I thought I was done with tantrums.
I mean, my twins are nearly six, and we’ve had one year free of embarrass-mom-in-public moments.
Most tantrums I barely remember, my body activating the Parenting-Amnesia reflex, the one that enables moms and dads to crawl out of bed the next morning at 5:45.
There are some vague memories of tantrums floating around my hippocampus, though. I can recollect fireman-carrying my son out of a bookstore when he was three, screaming and kicking through the Children’s Section, the Self-Help Section, and then the Fiction Area (how I wished it were fiction). I can remember dragging my daughter’s arm through the library turnstiles, knowing the rest of her body would follow….all to that two syllable Meltdown Soundtrack of “Mommmmeeeee,” screamed with the urgency only children can.
So needless to say, I was gobsmacked by my son’s twenty-minute tantrum at the mall last week.
After post trauma analysis, this meltdown revealed a cause-and-effect relationship:
KNUCKLEHEADED PARENTING IDEA = TANTRUM = OPPORTUNITY FOR PARTIALLY-REDEEMING PARENTING MOMENT
Allow me to elaborate.
Knucklehead Parenting Idea, Part 1:
My kids were quick enough to potty-train during the day, but ultra-slow to demonstrate bladder control at night. I should have left well enough alone: they’re water drinkers, their doctor said not to worry, and the pull-ups did the job. But, tired of spending 50 cents a day on diapers, I introduced The Reward. In this case, Build-a-Bear: you know, that chance to spend $40 on a stuffed animal wearing a baby shirt?
Of course, Vivian, being extremely competitive, rose to the challenge. She was night-trained months ago, and never forgot the Build-a-Bear promise.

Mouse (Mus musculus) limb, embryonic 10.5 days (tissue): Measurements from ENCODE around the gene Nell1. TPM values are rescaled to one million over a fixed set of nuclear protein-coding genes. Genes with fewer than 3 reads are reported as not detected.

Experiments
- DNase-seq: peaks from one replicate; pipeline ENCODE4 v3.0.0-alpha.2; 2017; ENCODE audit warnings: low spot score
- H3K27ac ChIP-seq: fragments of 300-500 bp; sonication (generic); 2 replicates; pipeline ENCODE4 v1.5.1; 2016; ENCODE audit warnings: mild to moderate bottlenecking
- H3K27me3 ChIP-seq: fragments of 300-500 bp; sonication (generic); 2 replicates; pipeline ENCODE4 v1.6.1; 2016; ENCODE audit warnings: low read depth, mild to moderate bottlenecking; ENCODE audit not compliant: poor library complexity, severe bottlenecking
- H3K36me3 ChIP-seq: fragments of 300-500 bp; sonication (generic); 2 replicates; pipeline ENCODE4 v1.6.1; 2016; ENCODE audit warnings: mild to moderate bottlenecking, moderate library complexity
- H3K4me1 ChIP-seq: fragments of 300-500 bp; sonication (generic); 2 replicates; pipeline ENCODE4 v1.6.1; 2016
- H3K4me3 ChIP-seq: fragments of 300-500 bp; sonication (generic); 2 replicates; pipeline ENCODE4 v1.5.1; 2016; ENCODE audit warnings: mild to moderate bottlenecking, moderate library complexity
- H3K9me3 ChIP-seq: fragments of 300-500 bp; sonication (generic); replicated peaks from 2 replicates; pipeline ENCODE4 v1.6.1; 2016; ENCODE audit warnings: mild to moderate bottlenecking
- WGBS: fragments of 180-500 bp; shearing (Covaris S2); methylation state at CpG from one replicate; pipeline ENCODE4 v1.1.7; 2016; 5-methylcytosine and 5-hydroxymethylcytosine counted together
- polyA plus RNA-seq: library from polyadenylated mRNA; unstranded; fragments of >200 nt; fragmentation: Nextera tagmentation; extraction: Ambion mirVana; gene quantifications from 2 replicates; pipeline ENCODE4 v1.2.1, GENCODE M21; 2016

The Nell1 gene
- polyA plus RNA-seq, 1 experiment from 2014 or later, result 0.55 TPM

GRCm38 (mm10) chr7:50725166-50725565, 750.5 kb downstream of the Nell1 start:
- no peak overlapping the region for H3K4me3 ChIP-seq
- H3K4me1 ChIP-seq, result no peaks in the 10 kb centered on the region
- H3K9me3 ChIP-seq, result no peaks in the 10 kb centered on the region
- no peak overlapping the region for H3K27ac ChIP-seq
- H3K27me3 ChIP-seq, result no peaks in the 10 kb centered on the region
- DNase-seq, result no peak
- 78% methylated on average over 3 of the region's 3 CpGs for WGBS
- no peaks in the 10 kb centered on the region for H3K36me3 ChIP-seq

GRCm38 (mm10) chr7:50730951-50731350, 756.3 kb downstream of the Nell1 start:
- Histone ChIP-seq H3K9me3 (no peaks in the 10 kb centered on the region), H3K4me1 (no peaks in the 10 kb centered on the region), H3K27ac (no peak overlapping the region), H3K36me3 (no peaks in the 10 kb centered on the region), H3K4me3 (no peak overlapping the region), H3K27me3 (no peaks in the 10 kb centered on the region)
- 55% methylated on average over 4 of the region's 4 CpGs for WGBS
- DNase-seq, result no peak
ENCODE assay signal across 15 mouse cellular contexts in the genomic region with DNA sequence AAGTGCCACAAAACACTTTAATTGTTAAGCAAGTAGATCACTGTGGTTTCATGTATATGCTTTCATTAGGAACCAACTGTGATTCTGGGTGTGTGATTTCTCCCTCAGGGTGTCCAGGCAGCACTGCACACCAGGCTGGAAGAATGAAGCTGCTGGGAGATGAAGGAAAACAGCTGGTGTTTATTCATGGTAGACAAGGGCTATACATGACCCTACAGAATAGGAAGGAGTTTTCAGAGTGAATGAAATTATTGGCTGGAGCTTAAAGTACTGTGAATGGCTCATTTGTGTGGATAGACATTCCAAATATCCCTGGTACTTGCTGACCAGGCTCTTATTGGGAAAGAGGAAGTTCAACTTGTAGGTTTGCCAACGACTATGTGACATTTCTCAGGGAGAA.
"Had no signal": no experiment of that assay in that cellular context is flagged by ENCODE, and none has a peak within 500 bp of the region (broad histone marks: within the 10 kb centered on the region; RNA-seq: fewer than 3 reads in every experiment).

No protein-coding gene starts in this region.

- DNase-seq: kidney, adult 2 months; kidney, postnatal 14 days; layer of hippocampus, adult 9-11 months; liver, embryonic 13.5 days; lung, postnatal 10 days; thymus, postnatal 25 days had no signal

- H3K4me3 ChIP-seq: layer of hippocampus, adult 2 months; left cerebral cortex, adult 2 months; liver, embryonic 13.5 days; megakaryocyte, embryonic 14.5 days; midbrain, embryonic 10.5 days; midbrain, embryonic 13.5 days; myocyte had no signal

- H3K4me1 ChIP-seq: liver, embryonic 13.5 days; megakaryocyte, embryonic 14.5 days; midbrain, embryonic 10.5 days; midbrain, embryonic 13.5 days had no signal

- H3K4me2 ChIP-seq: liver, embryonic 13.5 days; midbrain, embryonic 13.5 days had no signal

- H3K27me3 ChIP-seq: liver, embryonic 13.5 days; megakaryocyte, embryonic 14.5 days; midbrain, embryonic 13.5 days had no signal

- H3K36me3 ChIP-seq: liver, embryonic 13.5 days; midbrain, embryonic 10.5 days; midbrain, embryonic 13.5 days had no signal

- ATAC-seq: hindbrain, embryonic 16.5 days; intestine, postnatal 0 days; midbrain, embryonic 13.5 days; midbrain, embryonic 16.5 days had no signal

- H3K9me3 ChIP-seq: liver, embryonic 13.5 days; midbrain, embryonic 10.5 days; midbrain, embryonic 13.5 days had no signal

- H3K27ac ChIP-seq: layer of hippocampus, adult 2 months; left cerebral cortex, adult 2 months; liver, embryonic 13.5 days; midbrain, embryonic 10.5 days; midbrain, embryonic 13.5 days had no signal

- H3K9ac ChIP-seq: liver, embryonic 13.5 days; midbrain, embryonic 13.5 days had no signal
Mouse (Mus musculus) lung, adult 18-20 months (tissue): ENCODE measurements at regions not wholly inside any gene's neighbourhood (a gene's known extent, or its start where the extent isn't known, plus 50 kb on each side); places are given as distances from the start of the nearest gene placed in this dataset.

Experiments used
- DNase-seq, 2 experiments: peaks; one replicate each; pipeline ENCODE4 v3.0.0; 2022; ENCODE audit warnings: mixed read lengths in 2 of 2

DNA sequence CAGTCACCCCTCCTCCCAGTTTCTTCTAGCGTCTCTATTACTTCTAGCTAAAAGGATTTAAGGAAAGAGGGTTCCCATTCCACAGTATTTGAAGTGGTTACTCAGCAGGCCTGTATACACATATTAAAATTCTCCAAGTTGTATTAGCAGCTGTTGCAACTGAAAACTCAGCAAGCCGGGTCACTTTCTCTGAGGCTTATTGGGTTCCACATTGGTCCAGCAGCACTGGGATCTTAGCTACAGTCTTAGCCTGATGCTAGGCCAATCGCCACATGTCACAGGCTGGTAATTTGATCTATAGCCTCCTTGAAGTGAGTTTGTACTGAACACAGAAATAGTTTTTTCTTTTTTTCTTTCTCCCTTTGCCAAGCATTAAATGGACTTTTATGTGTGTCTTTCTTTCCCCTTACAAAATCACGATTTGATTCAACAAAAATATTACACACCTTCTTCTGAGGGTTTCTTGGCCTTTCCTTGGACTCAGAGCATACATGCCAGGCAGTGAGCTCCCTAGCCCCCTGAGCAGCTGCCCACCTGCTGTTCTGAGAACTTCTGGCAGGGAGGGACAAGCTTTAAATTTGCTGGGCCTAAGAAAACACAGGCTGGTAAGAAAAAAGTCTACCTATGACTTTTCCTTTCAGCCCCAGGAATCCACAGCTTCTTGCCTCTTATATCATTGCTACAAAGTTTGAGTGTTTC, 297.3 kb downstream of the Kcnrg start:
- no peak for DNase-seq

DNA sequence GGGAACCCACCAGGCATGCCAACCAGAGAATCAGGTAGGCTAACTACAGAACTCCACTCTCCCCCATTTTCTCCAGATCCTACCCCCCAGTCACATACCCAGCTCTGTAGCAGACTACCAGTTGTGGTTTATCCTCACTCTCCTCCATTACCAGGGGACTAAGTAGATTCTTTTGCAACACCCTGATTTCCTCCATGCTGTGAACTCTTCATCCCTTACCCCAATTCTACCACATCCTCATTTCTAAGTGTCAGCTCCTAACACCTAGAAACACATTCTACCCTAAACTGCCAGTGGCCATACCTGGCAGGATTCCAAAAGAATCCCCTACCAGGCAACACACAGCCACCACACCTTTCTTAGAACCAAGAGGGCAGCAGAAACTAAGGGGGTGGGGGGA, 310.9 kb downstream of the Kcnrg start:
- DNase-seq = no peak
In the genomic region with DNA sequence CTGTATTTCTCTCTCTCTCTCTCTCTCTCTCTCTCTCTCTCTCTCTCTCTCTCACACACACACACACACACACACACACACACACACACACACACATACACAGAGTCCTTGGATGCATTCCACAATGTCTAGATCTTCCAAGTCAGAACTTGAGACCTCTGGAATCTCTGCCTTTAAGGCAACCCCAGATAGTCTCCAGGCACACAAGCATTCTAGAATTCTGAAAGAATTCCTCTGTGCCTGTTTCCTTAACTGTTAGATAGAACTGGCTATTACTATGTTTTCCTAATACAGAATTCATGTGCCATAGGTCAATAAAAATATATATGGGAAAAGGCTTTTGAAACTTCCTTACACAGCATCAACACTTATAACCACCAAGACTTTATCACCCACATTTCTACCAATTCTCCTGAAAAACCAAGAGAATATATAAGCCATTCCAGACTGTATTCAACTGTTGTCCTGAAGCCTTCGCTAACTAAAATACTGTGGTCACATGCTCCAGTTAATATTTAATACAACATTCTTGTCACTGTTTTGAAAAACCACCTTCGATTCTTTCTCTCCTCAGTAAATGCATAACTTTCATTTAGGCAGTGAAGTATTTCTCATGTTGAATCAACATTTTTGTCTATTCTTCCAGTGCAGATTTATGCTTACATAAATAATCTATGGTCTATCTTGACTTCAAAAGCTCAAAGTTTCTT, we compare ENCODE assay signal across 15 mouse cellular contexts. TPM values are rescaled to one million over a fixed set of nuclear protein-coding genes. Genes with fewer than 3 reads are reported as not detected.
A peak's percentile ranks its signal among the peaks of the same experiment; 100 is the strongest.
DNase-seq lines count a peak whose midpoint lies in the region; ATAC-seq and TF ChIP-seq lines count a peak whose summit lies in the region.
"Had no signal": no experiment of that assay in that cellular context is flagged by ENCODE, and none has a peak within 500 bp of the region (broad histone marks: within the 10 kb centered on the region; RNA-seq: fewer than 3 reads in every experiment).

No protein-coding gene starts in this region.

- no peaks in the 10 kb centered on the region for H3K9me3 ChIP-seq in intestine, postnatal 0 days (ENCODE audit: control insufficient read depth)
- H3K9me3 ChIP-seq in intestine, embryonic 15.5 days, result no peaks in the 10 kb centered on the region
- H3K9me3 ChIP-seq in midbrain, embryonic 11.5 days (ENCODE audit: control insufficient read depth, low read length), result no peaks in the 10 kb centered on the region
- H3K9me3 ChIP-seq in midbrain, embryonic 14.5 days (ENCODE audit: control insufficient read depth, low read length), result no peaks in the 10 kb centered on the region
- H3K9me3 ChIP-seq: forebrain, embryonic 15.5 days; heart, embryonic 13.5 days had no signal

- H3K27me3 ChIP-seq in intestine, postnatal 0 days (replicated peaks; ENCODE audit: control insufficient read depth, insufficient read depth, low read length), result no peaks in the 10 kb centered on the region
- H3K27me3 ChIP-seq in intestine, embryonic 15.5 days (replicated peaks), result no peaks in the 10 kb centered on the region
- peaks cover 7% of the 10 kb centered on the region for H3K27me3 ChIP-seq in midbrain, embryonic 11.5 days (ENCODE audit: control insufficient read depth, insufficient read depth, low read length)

Knucklehead Parenting Idea, Part 2:
Take both kids to Build-a-Bear to purchase a reward for one kid. Yup, this follows much the same logic as opening a can a beer in front of a newly recovering alcoholic. I explained to William that we’d get him a Good Brother Award somewhere else (“At the Dollar Store?” he asked, genuinely excited). But when he saw the machinations of Build-a-Bear and the menagerie of stuffies, he freaked out. A good mother would’ve predicted this tantrum. Not me. If I once saw the glass half full, it was now empty and cracked.
Full-on, writhe on the floor, scream, beg, jump-up-and-down, cajole. The thing was, I partly agreed with him. It was unfair. So I called my husband for moral support – or to ask for permission to get William a Build-a-Bear too. My husband encouraged me to stand firm. More tantrum. Screaming. To one passerby mother, I said, “Want another son?” She looked at me with schadenfreude. I called my husband again. He said he had no idea what to do. But that brief adult contact gave me my idea.
Opportunity for Good Parenting:
“We’ll go buy you two toys, William!” I said, mustering as much enthusiasm as I could. He stopped writhing and said, “You’re not listening to me, mom.” Fair enough. I paused, trying to repress my solve-all-conflicts gene. He continued, “It’s not fair. And I’ll never get Build-a-Bear. I still pee in my pull-up. I try not to, but I still do.”
What a freaking awful mom I am I was I sometimes am. Epic fail. On so many levels here.
So I listened, so we went to a department store, so the Patron Saint of Stressed-Out Mothers smiled upon me: we found an $8 stuffy with the name “William” on it. There was no Vivian teddy bear, nor was there a Leanne bear. But there was a William. Finally, he felt special and appreciated. A chocolate mini-egg rounded out Toy 2. And when we returned to Build-a-Bear, the kind worker (who witnessed the tantrum at her store front) did a give-your-bear a heart ceremony on his stuffy too.
Good to know that I have to go through this one more time…when William gets his Build-a-Bear after his nighttime pull-ups are history. Not to mention every night when he sees his sister’s gigantic pink bear named Heartsy.